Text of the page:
• BTR-70M - Jihazgayirma Instrument Construction Plant in Baku presented some upgraded BTR-70s for the first time in March 2011. These vehicles have a new diesel engine and improved transmission. Optionally, the original machine-gun turret might be replaced with the "Şimşek" (Lightning) one-man turret. "Şimşek" was developed in partnership with South Africa's Emerging World Technologies (EWT) and appears to be a variant of EWT's Predator II light compact turret.[4]


Romanian TAB-77 Armored Personnel Carriers in Afghanistan

  • TAB-77 (transportorul amfibiu blindat) - Romania not only built the BTR-70 under licence (for export), but also developed its own, improved version. The TAB-77 is very similar but has the same turret with LOTA aiming system as the TAB-71. The original gasoline engines were replaced with 132 hp diesel engines Saviem 797-05M1.
    • TAB-77 M1983 - upgraded version with 30 mm gun and ATGM 9M14M "Malyutka". Prototype.
    • TAB-77 M1984 - upgraded version with 23 mm gun and ATGM 9M14M "Malyutka". Prototype.
    • TAB-77A PCOMA (punct de commanda şi observare mobil de artilerie) - artillery command and forward observer vehicle with range finders in a big, unarmed turret. Armament consists of a single, pintle-mounted 7.62 mm machine gun on the hull roof.
    • TAB-77A R-1451/M - command vehicle with radiosets R-1070 and R-1451M. Similar to basic APC but with additional whip antennas and with rear-mounted generator.
    • TAB-77A R-1452 - signals vehicle with R-1452 radio set, low-profile "dummy turret, 7 whip antennas, a telescopic mast, two generators at the rear and a pintle-mounted machine gun on the hull roof.
    • TERA-77L (tractor de evacuare şi reparat auto) - recovery vehicle with 5t crane and dozer blade.
    • TABC-79 - shorter version with ony 4 wheels. Several variants exist.
    • Chinese TAB-77 - Chinese license built TAB-77, with a small number entering Chinese service for evaluation purpose in the 1980s. China purchased the production license from Romania in 1984, and even retained the original Romanian designation TAB-77. The Chinese built TAB-77 is heavier and weighs more than 13 tons.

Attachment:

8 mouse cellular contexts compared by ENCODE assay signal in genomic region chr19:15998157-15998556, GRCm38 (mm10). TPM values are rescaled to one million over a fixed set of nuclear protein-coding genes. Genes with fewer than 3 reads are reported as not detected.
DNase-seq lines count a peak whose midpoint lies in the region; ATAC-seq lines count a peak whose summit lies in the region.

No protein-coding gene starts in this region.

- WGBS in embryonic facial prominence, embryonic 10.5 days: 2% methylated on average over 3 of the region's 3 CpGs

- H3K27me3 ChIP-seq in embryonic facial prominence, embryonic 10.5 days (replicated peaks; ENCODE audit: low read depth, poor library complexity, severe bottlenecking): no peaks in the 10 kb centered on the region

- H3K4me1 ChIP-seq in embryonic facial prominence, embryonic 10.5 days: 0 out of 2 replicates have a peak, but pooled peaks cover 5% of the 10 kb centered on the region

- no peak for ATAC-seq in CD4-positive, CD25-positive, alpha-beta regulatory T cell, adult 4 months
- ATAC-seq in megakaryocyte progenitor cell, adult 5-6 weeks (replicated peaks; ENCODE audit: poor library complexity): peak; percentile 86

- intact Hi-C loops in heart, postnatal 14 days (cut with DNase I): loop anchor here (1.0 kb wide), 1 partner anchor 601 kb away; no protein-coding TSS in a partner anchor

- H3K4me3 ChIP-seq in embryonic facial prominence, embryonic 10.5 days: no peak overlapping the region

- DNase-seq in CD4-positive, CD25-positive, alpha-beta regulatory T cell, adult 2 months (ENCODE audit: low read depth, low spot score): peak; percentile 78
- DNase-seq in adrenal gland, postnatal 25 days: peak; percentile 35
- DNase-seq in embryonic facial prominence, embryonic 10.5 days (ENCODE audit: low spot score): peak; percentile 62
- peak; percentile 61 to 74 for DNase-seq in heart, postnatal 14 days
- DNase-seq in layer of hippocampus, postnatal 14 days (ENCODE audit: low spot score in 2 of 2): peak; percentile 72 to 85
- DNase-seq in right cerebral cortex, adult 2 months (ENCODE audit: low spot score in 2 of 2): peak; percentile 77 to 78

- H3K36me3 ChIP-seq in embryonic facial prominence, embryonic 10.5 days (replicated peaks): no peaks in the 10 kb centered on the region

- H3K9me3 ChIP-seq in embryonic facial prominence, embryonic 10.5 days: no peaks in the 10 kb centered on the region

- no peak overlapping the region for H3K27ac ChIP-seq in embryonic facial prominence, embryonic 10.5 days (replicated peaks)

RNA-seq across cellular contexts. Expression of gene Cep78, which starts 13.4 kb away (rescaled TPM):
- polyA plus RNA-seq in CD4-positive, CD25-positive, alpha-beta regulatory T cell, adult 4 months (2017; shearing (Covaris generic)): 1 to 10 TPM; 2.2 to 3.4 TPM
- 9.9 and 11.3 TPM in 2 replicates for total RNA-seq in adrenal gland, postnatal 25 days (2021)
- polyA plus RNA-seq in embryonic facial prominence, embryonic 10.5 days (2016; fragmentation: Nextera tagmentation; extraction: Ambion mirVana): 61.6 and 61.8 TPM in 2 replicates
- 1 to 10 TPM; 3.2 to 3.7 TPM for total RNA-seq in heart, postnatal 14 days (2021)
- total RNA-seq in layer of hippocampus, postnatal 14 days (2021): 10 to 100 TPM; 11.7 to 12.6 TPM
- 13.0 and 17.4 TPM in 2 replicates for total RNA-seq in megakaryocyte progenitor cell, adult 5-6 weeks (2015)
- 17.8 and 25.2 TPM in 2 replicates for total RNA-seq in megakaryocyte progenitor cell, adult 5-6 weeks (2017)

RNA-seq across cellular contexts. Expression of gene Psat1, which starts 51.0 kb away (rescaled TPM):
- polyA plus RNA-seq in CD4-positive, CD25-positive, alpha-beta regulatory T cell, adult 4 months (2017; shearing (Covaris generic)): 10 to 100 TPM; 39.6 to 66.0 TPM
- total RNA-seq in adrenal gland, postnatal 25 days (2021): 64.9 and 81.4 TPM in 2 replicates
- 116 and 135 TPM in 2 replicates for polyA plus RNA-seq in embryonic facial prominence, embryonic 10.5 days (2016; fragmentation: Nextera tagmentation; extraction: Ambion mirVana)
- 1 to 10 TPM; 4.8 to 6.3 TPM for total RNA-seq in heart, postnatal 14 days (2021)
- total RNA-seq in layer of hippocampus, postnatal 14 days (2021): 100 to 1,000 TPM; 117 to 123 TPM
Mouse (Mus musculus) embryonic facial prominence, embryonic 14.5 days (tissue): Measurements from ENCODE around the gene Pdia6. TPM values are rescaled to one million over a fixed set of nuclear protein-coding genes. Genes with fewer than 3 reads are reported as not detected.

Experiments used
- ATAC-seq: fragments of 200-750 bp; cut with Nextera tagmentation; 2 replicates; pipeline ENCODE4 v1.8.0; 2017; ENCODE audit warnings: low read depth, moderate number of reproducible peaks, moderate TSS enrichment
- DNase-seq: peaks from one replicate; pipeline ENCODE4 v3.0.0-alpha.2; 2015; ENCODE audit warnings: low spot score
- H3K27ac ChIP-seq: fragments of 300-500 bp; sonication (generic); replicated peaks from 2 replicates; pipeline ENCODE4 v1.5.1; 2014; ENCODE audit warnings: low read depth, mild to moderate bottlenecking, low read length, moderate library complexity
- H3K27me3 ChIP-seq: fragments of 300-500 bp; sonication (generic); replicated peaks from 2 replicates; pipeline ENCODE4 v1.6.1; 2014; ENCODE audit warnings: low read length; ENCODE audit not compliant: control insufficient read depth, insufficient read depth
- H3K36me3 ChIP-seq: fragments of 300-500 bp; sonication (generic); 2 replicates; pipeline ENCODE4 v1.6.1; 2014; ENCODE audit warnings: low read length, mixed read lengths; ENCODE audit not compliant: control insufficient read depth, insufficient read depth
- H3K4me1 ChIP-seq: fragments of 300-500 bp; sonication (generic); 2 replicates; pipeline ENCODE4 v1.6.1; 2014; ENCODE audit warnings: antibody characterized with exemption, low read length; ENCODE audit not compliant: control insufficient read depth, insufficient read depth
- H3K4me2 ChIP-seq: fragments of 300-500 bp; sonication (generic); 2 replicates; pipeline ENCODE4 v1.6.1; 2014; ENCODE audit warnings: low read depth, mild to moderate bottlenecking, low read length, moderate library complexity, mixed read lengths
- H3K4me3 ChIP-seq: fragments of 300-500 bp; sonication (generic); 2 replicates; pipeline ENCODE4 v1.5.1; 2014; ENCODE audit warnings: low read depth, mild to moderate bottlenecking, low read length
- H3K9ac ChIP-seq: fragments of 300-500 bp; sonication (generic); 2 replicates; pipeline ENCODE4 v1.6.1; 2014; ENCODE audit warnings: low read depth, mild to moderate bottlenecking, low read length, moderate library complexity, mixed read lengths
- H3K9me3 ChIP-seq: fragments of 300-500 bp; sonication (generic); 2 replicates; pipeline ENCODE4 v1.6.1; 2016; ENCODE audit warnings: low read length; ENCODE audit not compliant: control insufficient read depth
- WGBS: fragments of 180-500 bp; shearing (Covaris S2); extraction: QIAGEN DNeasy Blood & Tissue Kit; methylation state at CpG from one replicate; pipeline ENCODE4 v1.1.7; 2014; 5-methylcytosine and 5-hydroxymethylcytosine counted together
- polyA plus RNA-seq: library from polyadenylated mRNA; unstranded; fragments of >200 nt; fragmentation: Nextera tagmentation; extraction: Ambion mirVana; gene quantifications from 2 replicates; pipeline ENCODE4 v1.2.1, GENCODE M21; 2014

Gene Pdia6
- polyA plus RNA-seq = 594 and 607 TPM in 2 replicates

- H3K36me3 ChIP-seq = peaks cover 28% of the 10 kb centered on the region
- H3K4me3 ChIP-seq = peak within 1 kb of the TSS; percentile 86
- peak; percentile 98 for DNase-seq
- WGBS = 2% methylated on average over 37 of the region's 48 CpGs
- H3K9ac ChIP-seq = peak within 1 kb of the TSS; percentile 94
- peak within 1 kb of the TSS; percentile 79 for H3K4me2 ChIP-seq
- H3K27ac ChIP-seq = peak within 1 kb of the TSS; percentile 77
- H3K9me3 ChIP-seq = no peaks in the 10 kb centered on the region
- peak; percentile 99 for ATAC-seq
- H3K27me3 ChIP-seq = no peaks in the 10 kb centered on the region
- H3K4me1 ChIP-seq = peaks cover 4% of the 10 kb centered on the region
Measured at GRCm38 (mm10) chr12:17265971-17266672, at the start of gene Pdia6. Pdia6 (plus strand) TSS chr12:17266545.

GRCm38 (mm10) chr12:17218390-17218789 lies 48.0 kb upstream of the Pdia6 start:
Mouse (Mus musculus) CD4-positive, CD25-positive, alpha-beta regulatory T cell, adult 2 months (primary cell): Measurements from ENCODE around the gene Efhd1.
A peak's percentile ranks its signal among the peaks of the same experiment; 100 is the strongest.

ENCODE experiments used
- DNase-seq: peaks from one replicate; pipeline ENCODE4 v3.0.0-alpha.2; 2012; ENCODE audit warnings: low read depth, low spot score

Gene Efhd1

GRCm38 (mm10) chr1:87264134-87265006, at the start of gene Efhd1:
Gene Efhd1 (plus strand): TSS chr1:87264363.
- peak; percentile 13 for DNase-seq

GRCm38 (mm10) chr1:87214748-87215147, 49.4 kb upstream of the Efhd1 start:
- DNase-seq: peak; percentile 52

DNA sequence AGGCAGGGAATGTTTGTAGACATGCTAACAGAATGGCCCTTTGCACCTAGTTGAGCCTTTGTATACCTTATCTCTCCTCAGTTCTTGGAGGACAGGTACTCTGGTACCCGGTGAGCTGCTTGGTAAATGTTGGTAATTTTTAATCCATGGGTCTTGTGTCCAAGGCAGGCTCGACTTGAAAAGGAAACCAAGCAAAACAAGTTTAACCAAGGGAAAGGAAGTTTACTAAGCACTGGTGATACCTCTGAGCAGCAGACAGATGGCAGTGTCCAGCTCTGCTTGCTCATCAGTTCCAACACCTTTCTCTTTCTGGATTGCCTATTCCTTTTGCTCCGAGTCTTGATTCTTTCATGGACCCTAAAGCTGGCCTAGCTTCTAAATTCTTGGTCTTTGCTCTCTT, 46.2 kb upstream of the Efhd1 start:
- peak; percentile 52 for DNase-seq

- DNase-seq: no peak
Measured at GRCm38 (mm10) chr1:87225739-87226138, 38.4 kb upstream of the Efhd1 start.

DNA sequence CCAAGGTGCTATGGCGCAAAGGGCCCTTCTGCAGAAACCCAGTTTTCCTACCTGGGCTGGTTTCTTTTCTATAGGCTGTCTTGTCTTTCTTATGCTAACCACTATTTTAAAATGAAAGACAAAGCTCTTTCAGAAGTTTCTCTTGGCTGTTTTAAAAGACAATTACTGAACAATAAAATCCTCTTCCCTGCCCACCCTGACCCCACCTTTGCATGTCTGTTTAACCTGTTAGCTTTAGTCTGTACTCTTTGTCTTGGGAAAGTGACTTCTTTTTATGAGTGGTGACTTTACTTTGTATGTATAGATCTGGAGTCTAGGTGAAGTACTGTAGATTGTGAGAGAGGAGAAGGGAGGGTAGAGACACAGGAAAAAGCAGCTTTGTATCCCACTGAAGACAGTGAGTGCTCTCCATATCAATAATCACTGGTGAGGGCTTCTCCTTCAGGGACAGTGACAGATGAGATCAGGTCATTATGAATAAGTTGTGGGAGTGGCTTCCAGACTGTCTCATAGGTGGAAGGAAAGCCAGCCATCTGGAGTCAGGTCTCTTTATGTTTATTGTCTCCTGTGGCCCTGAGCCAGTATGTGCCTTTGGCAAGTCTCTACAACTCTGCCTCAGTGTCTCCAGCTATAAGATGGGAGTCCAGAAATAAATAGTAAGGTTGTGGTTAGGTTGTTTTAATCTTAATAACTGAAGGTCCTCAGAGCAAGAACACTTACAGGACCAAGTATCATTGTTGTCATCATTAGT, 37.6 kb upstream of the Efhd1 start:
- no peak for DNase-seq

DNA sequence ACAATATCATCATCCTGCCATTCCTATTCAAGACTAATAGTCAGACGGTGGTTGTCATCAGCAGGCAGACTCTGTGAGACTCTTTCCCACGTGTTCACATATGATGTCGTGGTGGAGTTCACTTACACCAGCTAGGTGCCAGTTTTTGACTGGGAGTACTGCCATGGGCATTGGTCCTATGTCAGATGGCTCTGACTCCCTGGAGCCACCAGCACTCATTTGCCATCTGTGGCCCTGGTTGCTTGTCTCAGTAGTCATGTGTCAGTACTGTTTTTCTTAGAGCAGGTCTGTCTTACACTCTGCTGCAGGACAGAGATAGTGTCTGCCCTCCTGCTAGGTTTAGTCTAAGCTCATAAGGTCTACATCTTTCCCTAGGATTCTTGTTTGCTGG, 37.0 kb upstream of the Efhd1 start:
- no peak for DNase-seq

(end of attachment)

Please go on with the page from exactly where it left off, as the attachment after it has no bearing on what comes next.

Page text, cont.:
Combat history

The BTR-70 was widely used during the Soviet war in Afghanistan and many smaller conflicts in Eastern Europe. After the Cold War these AFV saw service with the UN in the Balkans with high success.[citation needed]


  •  Armenia - 20, some upgraded with diesel engine and 23 mm gun
  •  Azerbaijan - 57 upgraded with diesel engine and "Şimşek" turret.
  •  Belarus - 446[5]
  •  Djibouti - 6
  •  Georgia - 45 including some BTR-70DI. Are armed with the same armament, but have 30mm AGS and 2 AT rockets added.[6]
  •  Bangladesh - 55+
  •  Kazakhstan - 45
  •  Kyrgyzstan - 45
  •  Macedonia - 58 SPW 70, SPW 70(S) and BTR-70D
  •  Moldova - 5
  •  Mongolia - 40+[7][8]
  •  Pakistan - 120 BTR-70 / BTR-80 in service of the Pakistan Army.[9]
  •  Romania - 170 TAB-77
  •  Russia - 95 in service with the Naval Infantry[10]
  •  Ukraine - 1,026[11]
  •  Uzbekistan - 36
  •  Tajikistan - 2[12]
  •  Turkmenistan - 170
  •  Vietnam - 150
  •  Palestine - 50[13]

Former Operators

  •  Soviet Union - Passed on to successor states.
  •  East Germany - Passed on to Germany.
  •  Germany - 135 to Nepal, 750 to Pakistan
  •    Nepal - 135 (German vehicles, used by NEPBAT in Bosnia for UN operation.)
  •  Pakistan - 750 (German vehicles, used by PAKBAT in Bosnia for UN operation.)
  •  Estonia - 4, all out of service about 2005. Given to military museum, or used, as anti-tank targets.



  • Gau L-R., Plate J., Siegert J. (2001) Deutsche Militärfahrzeuge - Bundeswehr und NVA. Motorbuch Verlag. ISBN 3-613-02152-8
  • A.V. Karpenko (1996) Obozreniye Bronetankovoj Tekhniki (1905-1995 gg.) Nevskij Bastion

External links

See also